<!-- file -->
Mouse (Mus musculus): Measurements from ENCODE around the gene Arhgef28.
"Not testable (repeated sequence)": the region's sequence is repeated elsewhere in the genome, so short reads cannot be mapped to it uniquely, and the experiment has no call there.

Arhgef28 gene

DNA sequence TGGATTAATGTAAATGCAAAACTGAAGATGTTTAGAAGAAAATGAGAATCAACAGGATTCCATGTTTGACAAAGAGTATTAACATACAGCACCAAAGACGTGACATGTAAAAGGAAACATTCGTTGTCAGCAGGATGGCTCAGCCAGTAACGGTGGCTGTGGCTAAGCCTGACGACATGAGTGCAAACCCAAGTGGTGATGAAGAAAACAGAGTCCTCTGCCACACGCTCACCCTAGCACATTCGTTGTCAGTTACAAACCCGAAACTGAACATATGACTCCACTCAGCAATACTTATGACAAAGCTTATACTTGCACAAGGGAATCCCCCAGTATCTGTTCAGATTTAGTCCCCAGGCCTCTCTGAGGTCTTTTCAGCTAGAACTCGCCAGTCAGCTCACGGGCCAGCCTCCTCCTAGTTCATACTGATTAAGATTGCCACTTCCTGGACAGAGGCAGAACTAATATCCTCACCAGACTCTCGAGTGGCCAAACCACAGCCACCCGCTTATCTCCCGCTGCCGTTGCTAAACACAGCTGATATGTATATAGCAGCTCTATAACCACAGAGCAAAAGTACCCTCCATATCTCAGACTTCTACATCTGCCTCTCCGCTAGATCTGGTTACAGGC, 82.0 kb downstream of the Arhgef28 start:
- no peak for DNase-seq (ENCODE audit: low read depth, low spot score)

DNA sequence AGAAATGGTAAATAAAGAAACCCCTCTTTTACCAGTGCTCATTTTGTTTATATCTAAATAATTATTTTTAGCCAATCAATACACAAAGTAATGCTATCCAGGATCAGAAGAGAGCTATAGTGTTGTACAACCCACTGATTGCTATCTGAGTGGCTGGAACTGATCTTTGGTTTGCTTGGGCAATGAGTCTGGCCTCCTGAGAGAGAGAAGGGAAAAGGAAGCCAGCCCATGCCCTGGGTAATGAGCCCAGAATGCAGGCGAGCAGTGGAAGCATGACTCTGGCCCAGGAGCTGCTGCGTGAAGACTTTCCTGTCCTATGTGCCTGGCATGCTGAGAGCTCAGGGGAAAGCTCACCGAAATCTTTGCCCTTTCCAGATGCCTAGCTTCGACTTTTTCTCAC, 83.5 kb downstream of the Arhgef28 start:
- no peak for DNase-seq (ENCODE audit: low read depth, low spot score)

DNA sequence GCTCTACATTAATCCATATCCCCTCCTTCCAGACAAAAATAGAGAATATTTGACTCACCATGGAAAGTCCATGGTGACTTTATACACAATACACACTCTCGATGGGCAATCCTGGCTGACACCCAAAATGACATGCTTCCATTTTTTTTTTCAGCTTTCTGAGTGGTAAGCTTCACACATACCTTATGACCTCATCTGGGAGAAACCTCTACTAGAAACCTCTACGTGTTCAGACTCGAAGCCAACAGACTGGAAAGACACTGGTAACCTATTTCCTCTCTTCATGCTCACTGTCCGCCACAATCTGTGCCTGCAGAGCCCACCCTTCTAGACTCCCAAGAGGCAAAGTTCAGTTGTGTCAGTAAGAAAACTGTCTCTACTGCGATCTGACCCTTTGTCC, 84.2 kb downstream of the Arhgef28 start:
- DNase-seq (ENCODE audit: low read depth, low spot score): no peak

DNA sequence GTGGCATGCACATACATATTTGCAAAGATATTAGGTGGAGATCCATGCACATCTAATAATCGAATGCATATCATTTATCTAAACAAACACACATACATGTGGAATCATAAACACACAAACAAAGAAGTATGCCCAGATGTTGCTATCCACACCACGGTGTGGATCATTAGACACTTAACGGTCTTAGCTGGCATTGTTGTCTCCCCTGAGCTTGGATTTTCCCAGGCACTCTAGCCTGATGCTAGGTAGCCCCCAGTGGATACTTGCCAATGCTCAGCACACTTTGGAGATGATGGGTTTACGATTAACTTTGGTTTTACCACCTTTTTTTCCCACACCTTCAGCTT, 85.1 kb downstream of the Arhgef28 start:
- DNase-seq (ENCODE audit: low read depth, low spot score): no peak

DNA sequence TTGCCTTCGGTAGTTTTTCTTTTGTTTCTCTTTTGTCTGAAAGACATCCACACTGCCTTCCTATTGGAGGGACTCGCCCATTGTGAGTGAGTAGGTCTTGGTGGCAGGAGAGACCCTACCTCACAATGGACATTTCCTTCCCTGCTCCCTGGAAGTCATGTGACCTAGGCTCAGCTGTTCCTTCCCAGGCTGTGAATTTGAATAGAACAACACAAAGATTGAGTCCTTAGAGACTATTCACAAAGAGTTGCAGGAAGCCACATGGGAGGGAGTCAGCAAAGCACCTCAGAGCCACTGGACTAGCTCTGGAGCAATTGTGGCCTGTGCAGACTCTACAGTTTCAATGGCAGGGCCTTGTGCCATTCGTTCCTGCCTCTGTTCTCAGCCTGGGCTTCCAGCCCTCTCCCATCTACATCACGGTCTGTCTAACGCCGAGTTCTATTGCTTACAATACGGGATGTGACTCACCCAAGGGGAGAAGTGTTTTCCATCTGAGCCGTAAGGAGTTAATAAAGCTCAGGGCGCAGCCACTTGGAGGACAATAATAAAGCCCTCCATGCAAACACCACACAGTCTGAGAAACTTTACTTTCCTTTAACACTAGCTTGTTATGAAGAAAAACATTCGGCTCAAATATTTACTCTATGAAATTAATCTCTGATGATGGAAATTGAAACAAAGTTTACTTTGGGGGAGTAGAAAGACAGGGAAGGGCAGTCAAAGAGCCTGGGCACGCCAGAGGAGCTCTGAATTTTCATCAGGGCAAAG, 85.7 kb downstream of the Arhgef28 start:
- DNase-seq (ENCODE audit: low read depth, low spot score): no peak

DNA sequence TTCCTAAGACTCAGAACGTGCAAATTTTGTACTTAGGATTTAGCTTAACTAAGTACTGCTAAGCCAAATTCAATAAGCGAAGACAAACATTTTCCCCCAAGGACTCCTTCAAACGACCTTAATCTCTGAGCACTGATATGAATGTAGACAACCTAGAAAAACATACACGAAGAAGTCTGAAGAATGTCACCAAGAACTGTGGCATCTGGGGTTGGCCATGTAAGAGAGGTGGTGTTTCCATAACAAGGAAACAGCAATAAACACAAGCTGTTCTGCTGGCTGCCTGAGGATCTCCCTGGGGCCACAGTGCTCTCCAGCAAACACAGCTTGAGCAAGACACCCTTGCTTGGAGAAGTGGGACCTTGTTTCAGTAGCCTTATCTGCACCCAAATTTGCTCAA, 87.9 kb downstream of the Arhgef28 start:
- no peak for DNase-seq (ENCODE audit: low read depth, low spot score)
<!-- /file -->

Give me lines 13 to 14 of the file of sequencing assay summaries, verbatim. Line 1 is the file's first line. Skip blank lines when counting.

- DNase-seq (ENCODE audit: low read depth, low spot score): no peak

DNA sequence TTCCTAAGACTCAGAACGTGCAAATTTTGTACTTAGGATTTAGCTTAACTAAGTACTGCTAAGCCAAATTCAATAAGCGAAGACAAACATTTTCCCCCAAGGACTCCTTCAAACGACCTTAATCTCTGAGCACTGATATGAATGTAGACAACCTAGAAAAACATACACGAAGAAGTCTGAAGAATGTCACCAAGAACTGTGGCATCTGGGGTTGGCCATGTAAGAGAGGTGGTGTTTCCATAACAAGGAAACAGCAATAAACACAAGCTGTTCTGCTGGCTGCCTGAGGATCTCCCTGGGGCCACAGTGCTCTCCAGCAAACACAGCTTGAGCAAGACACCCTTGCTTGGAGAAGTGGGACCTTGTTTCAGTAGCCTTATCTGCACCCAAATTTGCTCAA, 87.9 kb downstream of the Arhgef28 start: